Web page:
Ken Scholes is the author of the Psalms of Isaak, a multi-volume post-apocalyptic, epic fantasy series that includes the novels Lamentation, Canticle, and Antiphon. In his words, Scholes writes “about people facing dark circumstances, doing what they can to rebuild from those circumstances. Themes of survival, redemption, hope, struggle and even love seem to show up in my work. And ultimately, I think I’m really just processing my own life experiences, my hopes and dreams and fears, bent through the lens of fiction.”
Elegant and innovative, Scholes’ prose is marked by an astounding warmth and familiarity.
“Speculative fiction,” said Scholes, “is the sandbox of ideas — a place where we can try out what-if’s and see what sticks. It also can provide (as it did in my case) a great foster home to grow up in when you’re own home isn’t such a great place to be.”
I first got to know Scholes when I interviewed him for “Keeping Ahead of the Fear”, which appeared in issue #37 of Clarkesworld Magazine. Below, we catch up after a busy year. Antiphon is in bookstores. His infant daughters are toddlers now. Last month saw the publication of his third short story collection, Diving Mimes, Weeping Czars and Other Unusual Suspects. And his fiction is better than ever.
When last we spoke, you were excited about a “small but fun project” that you couldn’t quite talk about yet. So can you talk about it yet?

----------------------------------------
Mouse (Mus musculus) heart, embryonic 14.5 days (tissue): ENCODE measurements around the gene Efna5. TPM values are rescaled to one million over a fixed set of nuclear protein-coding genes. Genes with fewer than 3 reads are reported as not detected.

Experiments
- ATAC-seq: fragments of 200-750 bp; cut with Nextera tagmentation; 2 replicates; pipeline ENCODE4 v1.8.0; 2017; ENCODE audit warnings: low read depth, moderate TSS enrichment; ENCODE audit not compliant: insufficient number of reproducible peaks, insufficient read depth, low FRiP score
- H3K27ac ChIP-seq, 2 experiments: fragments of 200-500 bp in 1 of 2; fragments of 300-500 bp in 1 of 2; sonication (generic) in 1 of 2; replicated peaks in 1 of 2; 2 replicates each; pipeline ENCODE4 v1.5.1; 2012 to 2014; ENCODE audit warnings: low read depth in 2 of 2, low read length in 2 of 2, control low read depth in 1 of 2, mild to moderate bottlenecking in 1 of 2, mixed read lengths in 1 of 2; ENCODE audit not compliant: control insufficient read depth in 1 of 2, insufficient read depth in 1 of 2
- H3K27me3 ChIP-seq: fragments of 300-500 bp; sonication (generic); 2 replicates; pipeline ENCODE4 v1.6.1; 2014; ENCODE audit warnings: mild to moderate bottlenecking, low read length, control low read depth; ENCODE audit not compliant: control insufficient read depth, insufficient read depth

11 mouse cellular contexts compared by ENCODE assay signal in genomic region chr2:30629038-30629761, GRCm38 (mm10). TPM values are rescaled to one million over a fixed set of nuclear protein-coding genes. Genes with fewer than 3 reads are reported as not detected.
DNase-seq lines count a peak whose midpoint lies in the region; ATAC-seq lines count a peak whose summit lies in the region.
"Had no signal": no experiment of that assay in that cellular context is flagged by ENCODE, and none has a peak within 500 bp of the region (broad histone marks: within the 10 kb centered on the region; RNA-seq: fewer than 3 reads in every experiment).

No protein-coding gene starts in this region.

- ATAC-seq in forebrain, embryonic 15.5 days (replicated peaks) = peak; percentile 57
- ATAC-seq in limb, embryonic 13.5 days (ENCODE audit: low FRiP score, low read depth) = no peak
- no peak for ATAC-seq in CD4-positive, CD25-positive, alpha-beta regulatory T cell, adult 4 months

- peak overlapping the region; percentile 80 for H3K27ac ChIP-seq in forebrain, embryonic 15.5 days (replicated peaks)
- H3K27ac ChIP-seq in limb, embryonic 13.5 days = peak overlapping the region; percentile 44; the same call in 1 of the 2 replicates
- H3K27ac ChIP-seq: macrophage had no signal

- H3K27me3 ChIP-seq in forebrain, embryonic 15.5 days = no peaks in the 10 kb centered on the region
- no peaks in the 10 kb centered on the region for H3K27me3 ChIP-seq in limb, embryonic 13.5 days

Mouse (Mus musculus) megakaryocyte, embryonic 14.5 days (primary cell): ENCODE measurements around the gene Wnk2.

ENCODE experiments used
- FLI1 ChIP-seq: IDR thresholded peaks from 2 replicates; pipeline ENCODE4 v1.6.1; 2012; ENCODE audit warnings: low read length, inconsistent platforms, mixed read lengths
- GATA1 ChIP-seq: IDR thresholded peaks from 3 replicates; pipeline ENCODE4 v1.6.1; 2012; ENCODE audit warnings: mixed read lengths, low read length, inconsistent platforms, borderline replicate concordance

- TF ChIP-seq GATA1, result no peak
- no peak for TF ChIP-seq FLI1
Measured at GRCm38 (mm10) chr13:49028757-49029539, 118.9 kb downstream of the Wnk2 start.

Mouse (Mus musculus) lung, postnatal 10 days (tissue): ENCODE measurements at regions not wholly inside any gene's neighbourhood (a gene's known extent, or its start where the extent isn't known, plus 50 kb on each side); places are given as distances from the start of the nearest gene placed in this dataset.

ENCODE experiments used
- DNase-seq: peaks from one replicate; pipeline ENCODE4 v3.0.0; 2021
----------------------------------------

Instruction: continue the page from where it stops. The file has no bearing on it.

Ken Scholes: Alas, after a long stretch of talking about it and trying to figure out a contract, I just learned [a few weeks ago] that the project has gone away for now. I can tell you that it was a short novel, and was to be an authorized sequel to a favorite book of mine by a favorite author. It may come back ’round again. Things are wacky in the Wonderful World of Writing.
What’s the coolest part of Antiphon for you?
Ken Scholes: Well, Antiphon‘s the first novel that I finished and thought, “Hey, this doesn’t suck.” I had a hard time with the first two books — I was pretty convinced they weren’t any good. So it was nice to reach the finish line on one and feel pretty solid about it.
I think what I’ll remember most about Antiphon, though, is that it was the book I was writing when I said goodbye to my dad and hello to my daughters. I was maybe a third of the way into the book when he died in February 2009 — just a week before Lamentation came out. And I was right at the tail end of it when my daughters were born in July.
As a (relatively) new father and (sort of) new novelist with an accelerating career, how do you balance family and writing? How do you maintain the time and space both commitments require?
Ken Scholes: Simplest answer is: I don’t. My life is wildly out of balance and I’m constantly struggling to regain it. I don’t see nearly enough of my friends or family. I don’t write nearly enough or as quickly as I used to because I’m tired most of the time. We try to find little tricks (writing in the car while Jen drives us to work in the mornings) but those tricks come with a price (losing an hour of time that we can talk.) I get up around three in the morning, feed the babies as they wake up, ride my bike five to eight miles and then get some words in if the babies go back to sleep. If they don’t, I shift from writing to some aspect of the business that I can do while monitoring them (I can’t get into the fiction zone without blocking out my children…which isn’t a smart move with exploratory toddlers.) Once Jen’s up and getting ready, I can hide someplace in the house with headphones on and get a bit done. Some days, I write in the car. Some days, I write on my lunch breaks. And a lot of weekdays, I write when I get home at 5 PM until just before the girls go down at 7 PM.